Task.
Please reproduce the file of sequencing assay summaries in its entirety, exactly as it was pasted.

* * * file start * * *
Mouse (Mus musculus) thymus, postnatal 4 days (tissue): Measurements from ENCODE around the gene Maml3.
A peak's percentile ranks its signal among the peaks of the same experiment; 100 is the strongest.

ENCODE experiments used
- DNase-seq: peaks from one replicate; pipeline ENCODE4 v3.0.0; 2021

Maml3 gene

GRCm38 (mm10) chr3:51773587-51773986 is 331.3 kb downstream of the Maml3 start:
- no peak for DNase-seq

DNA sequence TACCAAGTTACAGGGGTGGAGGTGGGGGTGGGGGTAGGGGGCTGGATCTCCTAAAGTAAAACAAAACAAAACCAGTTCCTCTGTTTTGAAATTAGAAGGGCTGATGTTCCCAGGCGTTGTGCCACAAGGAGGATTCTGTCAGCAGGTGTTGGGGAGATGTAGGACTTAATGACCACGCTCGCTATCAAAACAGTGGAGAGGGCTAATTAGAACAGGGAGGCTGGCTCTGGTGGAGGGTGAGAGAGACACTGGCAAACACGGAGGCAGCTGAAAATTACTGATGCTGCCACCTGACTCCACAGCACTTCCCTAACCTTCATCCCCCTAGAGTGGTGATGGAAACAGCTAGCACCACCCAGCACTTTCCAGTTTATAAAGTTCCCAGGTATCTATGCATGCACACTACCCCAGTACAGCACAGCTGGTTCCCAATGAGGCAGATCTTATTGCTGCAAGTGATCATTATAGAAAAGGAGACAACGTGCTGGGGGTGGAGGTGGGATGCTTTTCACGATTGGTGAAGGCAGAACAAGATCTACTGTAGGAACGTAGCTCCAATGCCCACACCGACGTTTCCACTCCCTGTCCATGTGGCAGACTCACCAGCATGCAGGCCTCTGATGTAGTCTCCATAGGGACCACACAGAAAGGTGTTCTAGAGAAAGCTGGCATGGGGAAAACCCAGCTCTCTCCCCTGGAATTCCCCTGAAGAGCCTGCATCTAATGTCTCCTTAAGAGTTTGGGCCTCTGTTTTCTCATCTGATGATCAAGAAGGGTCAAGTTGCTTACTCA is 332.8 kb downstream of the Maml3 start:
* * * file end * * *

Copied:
Mouse (Mus musculus) thymus, postnatal 4 days (tissue): Measurements from ENCODE around the gene Maml3.
A peak's percentile ranks its signal among the peaks of the same experiment; 100 is the strongest.

ENCODE experiments used
- DNase-seq: peaks from one replicate; pipeline ENCODE4 v3.0.0; 2021

Maml3 gene

GRCm38 (mm10) chr3:51773587-51773986 is 331.3 kb downstream of the Maml3 start:
- no peak for DNase-seq

DNA sequence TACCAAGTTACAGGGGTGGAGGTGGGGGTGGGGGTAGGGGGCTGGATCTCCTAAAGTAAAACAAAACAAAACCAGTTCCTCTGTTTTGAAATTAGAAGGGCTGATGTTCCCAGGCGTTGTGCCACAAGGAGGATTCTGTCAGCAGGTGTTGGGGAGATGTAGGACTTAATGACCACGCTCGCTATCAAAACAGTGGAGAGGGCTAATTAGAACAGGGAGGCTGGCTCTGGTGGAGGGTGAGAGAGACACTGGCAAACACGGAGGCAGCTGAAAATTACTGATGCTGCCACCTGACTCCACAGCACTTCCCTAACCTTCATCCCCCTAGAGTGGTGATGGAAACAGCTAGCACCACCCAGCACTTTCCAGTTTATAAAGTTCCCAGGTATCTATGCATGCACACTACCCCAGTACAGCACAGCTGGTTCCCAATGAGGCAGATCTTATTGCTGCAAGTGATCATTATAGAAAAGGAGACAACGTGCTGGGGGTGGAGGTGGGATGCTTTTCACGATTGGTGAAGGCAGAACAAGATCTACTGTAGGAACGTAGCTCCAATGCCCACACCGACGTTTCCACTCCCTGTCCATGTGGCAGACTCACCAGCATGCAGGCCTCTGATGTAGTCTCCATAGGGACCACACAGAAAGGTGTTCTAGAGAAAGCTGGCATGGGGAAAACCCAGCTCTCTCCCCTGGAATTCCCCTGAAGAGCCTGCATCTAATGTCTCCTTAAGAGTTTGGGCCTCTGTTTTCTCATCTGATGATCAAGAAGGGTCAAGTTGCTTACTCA is 332.8 kb downstream of the Maml3 start: